Studies on DNS Abuse – reality check or industry incentive?
In July 2022 the Interisle Consulting Group published their annual study on the prevalence of phishing attacks. Interisle, a private consulting firm consisting of industry experts, some of which have held positions at ICANN, analysed over three million phishing reports from 1 May 2021 to 30 April 2022 from multiple intelligence providers, but also took into account data from 2020 to create an biennial overview of phishing attacks – fraudulent practices of sending emails or setting up websites purporting to be from reputable companies in order to induce internet users to reveal personal information, such as passwords and credit card numbers.
The study examines phishing attacks across various top-level domains, as well as among different registrars and hosting providers. It also reports on brands most targeted by phishers, the role of subdomain resellers in phishing, and how phishers have added cryptocurrencies to their financial fraud target lists.
The study maintains that phishing remains a profitable and expanding industry, with the number of phishing attacks reported each month doubling since 2020. The trendline shows a 52% growth in phishing attacks over the 24-month period, and a 61% increase in phishing attacks from 2021. According to the study, the number of maliciously registered domain names that are purposely registered by a phisher to perpetrate a phishing attack increased by 82% since 2021.
Though these numbers, if correct, are concerning, the study also finds wide differences among individual sectors and service providers. According to the authors of the study only 34% of all domains reported for phishing were in .com and .net, whose combined market share is 48% of all TLDs, whereas new gTLDs (like .shop, .club, .info, etc.) were used disproportionately often for phishing. 36% of domains used for phishing were in ccTLDs, which is roughly in line with the 39% of the domain name market share represented by ccTLDs. However, the study does elaborate, that phishing in the ccTLD category is artificially swollen by phishing domains reported in five commercialized ccTLDs run by the domain provider Freenom (.tk, .ml, .ga, .cf, .gq), which offers free domain name registrations, whereas the other ccTLDs suffer far less phishing than might be expected based on market share (according to the study roughly 22%). An earlier study on DNS abuse, commissioned by the European Commission, found that European ccTLDs are by far the least abused, relative to their overall market share, as only 0.8% of all abused domain names were registered under EU ccTLDs.
The results of both studies show clearly, that the European ccTLD landscape is by far the healthiest sector among top-level domains with regard to DNS abuse practices (such as phishing, spamming, malware, CSAM, botnets, etc.). Even though these results are reassuring and indicate, that European service providers offering ccTLD registrations have established good practices in maintaining a safe domain environment, these findings are not properly reflected in the recommendations of either of the studies.
Both studies suggest that registries and registrars across the board should monitor, identify, block or suspend domains reported for DNS abuse, as they are “in an excellent position” to do so. They also possess key information – contact data and billing data, which is highly useful to identify malicious customers, and have terms of service that allow them to suspend domains for illegal activity. Both studies also claim that obliging operators to validate the identity of users, coupled with providing lawful access to dedicated access seekers could reduce DNS abuse, even though there is hardly any data clearly showing that user identity validation contributes to reduced cybercrime.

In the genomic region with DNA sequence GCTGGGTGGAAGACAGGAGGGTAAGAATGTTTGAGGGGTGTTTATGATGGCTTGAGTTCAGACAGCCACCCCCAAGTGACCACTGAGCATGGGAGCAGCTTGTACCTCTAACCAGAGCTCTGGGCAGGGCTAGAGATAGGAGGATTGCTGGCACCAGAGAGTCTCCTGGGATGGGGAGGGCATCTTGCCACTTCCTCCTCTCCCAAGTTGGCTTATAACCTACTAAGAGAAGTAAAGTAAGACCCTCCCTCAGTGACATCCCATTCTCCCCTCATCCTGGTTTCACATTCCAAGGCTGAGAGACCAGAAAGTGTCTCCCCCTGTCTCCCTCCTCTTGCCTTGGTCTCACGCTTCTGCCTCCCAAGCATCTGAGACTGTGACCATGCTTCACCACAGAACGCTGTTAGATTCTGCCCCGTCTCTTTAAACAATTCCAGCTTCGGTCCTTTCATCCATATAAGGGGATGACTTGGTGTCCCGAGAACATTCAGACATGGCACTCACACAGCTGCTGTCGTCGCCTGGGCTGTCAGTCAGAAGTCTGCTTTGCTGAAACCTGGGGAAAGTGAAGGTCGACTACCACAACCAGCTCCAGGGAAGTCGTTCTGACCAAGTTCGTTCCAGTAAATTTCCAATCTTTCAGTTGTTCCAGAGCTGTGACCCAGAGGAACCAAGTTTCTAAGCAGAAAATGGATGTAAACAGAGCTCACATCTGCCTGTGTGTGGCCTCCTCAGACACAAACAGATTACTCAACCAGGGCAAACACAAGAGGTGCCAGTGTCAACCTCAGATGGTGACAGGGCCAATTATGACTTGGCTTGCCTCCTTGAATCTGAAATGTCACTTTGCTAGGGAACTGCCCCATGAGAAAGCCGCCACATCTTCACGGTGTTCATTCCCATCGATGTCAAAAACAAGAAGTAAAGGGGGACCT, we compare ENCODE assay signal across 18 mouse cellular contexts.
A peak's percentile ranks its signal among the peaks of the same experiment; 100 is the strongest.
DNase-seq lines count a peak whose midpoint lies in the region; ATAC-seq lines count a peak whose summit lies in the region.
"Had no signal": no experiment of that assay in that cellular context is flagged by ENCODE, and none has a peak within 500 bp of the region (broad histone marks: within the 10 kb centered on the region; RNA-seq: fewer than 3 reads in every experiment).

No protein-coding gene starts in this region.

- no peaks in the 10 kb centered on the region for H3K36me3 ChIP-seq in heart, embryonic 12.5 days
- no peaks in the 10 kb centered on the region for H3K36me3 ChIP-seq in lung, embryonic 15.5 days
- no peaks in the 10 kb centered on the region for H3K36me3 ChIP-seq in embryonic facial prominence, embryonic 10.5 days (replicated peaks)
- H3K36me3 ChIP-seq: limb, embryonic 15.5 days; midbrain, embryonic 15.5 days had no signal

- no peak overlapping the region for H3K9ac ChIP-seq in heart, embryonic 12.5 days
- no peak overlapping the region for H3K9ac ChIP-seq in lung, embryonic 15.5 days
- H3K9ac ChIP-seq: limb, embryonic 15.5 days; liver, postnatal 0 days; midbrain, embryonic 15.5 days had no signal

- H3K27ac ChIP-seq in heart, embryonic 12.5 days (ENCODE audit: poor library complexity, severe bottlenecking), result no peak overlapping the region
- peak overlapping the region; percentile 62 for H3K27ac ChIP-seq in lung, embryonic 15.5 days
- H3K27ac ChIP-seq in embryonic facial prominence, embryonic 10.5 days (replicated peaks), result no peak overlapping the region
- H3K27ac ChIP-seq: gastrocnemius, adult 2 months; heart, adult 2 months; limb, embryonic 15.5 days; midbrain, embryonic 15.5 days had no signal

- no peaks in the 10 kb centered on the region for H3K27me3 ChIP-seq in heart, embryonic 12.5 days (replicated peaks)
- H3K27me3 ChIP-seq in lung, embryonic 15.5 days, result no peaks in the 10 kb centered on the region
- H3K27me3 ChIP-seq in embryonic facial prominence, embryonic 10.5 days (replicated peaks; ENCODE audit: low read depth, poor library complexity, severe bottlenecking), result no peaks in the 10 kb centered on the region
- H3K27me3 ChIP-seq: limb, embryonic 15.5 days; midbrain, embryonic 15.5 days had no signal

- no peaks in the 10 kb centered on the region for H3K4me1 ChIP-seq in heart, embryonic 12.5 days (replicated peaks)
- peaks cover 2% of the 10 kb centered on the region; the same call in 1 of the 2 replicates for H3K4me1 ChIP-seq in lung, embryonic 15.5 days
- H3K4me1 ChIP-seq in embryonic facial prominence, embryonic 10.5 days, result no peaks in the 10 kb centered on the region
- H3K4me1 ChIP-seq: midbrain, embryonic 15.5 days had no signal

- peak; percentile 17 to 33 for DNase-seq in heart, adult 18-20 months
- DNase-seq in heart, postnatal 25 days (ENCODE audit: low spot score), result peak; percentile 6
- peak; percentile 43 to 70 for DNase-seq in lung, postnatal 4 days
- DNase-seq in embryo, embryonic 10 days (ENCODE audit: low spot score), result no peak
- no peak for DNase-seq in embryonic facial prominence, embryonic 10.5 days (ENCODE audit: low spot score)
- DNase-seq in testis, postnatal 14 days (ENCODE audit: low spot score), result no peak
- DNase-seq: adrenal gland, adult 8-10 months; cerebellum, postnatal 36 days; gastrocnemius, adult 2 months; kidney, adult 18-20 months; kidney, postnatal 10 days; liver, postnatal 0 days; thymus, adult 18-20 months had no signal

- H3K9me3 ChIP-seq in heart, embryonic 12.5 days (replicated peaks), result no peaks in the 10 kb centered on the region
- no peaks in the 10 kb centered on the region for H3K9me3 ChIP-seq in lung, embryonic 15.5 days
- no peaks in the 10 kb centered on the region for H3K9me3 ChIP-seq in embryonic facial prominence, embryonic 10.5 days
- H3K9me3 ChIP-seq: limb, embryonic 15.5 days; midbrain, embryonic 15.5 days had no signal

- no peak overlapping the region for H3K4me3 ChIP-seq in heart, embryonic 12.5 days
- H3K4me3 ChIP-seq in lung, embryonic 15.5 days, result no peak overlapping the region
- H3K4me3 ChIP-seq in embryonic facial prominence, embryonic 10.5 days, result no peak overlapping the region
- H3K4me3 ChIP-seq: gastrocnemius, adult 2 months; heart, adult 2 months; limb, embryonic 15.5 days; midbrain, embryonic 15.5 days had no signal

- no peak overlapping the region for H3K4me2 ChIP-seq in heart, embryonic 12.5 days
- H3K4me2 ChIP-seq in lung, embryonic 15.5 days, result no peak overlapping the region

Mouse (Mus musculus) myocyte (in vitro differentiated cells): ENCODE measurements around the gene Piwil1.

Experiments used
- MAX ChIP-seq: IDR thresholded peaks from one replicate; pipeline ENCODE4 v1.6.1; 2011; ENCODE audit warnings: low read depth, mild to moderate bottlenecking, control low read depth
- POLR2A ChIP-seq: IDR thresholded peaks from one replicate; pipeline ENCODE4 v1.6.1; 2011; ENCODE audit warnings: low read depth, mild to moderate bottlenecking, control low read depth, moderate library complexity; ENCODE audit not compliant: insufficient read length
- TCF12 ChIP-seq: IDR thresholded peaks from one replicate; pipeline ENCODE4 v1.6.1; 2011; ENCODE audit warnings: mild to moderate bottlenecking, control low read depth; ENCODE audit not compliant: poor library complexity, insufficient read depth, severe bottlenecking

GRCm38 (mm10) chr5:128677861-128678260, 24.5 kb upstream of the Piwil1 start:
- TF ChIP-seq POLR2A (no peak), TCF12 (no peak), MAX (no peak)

The authors of both studies encourage internet service providers to be more responsive to abuse complaints and promote the role that the private sector plays in combatting cybercrime, seemingly ignoring, that there is as of yet no uniform definition of “cybercrime” or that most private entities lack legal expertise to discern legal from illegal behaviour, thus being forced into overblocking legal content from fear of being held liable for crimes committed by the users of their services.
In their response to the EC DNS Abuse Study the Council of European National Top-Level Domain Registries (CENTR) highlights that the definition of DNS abuse provided by the study is too broad and seems to encompass all current forms of cybercrime, thus being inconsistent with its accompanying explanation that only targets a limited number of technical intermediaries, whereby it disregards the proportionate resolution path targeting the intermediary that is closest to the content. The study also disregards the fundamental difference between the governance of ccTLDs and gTLDs and demonstrates incoherent analysis by adopting a “one-size-fits-all” approach with measures targeted at both ccTLDs and gTLDs despite finding that ccTLDs are by far less abused. As a result, any measures targeted solely at ccTLDs will have a limited impact on effectively reducing abuse online. The study also recommends harmonised Know-Your-Business-Customer practices across ccTLDs, despite the lack of proof of abuse.
Both studies will most probably be embraced by national governments, who lack resources and specific knowledge for tackling cybercrime and thus encourage preventive measures taken by the private sector, as well as big right-holders (such as holders of trademarks and copyrights) who are much more successful in enforcing their rights against neutral internet gatekeepers than against individual infringers.